One of the most prominent features of Black history in America revolves around hair. During the time where Black people were forced into slavery, their natural hair texture was often hidden under wigs, or straightened chemically or using heating tools. To the Black slaves then, hairstyling was not just a form of self-expression or show of vanity, but a necessity in order to be deemed acceptable by their owners. Even after slavery was abolished in most parts of the world, there was and is still an overarching pressure for Black people to continue to conform to these unrealistic standards. There is shame associated with the natural appearance of Black hair, which is still present to this day (Thompson, 2009).
In The Help, apart from the scene where Aibilene is in a bathtub, none of the Black characters are shown with the kinky hair texture that is commonly associated with Black people. Instead, the men have shaven or cropped shot hair while the women either wear wigs, straighten their hair, or always have their hair tied tightly in a bun. This is another facet of racial oppression – where a group of people are made to feel that what they are naturally, is unacceptable in society.
When consuming media such as The Help, it is too easy to fall into the trap of thinking, “At least it’s not THAT bad anymore.” I first wrote a version of this essay in 2015 for a film class that I was taking and a lot of the analysis that appears in this version was done then. Honestly, I used to feel relieved that Black Americans are no longer treated in the way that they were shown to be treated in The Help – until I found out that in 2016 alone, the U.S. police has killed at least 258 Black people, 39 of which were unarmed (Craven, 2016). It doesn’t seem like a lot at first glance since the total population of U.S.A was approximately 322 million people at the end of 2015 (Schlesinger, 2016), but the Black population in U.S.A is only approximately 13% of the total population (United States Census Bureau, n.d.). If this is happening in present day when people are a lot more open-minded and tolerant than the people in the past, how much worse could it have been then? The extent of the violence shown in the film is nowhere close to today’s standards, let alone 1960s standards.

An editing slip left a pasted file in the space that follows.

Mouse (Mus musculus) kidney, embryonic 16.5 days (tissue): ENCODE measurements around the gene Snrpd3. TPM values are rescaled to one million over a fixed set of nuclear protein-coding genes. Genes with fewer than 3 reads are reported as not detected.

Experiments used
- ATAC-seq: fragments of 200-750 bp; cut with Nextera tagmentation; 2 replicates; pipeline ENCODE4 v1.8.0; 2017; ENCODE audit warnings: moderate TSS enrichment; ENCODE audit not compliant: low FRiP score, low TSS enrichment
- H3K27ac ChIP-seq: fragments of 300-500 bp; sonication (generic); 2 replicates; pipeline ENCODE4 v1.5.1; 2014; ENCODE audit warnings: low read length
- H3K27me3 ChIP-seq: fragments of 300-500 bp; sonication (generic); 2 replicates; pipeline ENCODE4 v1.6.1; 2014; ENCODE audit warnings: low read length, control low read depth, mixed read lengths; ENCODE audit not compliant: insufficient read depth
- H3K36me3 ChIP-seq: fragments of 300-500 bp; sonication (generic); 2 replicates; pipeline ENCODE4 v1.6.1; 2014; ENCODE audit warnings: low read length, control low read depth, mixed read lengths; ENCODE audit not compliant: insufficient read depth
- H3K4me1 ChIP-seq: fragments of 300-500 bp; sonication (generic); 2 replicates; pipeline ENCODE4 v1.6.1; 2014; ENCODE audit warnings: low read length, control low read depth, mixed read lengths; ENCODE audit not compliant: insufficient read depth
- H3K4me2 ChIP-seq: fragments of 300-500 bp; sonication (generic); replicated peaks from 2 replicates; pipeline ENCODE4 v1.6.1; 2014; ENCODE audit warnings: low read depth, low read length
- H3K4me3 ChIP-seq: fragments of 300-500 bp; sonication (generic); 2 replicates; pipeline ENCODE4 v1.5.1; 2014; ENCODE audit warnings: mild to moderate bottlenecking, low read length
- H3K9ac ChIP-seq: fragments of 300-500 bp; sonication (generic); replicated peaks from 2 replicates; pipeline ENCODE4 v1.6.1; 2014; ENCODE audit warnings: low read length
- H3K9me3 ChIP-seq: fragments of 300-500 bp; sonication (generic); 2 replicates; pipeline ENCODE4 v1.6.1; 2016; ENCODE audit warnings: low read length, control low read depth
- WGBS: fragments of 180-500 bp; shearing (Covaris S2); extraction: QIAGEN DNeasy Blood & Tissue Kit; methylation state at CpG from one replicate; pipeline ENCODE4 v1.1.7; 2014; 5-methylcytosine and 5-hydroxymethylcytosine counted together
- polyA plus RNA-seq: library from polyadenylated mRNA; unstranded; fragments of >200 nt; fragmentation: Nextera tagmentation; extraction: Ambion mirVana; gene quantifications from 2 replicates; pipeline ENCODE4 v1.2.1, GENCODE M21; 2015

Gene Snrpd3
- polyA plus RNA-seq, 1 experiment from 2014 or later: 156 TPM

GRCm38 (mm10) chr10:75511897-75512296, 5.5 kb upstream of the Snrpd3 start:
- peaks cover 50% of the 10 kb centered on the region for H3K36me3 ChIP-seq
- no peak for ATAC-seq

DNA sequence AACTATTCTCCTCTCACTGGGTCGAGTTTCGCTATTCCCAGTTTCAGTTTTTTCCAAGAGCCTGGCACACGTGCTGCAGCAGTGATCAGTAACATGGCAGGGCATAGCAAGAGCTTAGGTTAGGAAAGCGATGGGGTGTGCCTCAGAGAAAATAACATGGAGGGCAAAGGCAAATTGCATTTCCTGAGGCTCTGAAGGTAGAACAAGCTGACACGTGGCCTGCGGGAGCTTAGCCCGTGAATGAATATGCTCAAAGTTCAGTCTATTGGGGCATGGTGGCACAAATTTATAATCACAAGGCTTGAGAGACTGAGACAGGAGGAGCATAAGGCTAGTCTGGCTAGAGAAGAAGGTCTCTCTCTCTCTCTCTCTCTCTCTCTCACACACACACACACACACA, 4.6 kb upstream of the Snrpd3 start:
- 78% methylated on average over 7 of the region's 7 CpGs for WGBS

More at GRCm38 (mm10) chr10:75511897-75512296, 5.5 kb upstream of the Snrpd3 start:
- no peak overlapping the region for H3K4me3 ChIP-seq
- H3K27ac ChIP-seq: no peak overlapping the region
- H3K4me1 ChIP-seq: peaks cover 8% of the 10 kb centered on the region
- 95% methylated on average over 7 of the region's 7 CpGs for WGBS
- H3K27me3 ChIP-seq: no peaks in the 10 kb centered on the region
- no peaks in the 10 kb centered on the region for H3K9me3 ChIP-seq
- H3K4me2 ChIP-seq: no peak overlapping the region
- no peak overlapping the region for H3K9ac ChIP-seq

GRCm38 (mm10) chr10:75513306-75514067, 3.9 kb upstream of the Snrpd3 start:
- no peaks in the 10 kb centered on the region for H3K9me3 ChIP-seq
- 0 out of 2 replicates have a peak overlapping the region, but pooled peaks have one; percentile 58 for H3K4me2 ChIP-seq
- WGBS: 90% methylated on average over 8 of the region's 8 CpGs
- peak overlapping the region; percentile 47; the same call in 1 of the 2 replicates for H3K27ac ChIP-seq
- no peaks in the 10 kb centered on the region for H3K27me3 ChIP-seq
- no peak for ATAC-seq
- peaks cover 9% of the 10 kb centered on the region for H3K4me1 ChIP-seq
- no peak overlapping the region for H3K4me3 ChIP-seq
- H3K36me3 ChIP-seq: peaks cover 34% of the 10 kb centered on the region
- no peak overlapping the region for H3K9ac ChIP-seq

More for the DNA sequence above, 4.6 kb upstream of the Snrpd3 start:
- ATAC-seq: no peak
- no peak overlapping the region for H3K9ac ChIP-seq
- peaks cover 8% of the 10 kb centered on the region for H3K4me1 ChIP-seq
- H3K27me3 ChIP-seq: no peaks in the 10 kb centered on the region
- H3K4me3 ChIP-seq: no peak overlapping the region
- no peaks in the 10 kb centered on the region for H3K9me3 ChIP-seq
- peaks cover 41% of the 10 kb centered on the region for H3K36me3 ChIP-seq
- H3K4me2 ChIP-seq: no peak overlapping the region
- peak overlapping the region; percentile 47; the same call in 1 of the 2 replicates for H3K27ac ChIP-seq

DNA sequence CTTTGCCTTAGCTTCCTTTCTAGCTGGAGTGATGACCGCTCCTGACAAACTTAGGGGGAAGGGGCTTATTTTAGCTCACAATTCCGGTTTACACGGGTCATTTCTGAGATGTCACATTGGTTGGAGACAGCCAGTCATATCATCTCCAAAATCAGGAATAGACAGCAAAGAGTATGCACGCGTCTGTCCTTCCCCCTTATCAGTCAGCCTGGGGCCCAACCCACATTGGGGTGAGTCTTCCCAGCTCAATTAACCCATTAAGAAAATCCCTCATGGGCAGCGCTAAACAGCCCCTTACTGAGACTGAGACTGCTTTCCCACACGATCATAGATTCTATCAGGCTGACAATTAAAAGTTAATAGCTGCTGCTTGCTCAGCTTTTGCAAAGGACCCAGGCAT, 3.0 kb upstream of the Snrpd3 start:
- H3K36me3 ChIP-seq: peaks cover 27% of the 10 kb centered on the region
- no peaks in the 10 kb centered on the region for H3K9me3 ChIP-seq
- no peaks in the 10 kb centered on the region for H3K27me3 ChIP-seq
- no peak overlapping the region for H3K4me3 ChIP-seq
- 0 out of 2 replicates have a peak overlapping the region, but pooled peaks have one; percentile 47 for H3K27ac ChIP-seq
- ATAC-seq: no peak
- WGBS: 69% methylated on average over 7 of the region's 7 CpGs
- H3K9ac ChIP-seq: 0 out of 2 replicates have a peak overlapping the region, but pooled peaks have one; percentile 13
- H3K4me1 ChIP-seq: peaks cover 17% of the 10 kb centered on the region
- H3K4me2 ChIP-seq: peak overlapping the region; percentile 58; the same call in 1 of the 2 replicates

However, the fact remains that if I hadn’t watched The Help, I may have continued being completely insulated from being aware of these issues. Watching a film or reading a book is definitely not enough to be aware of the problems faced by other people, but it is a start.
Craven, J. (2016, 7 7). More Than 250 Black People Were Killed By Police In 2016 [Updated]. Retrieved from The Huffington Post: http://www.huffingtonpost.com/entry/black-people-killed-by-police-america_us_577da633e4b0c590f7e7fb17
Schlesinger, R. (2016, January 5). The Size of the U.S. and the World in 2016. Retrieved from U.S. News: https://www.usnews.com/opinion/blogs/robert-schlesinger/articles/2016-01-05/us-population-in-2016-according-to-census-estimates-322-762-018
Thompson, C. (2009). Black Women and Identity: What’s Hair Got to Do With It? Politics and Performativity.
United States Census Bureau. (n.d.). QuickFacts. Retrieved from United States Census Bureau: https://www.census.gov/quickfacts/table/PST045216/00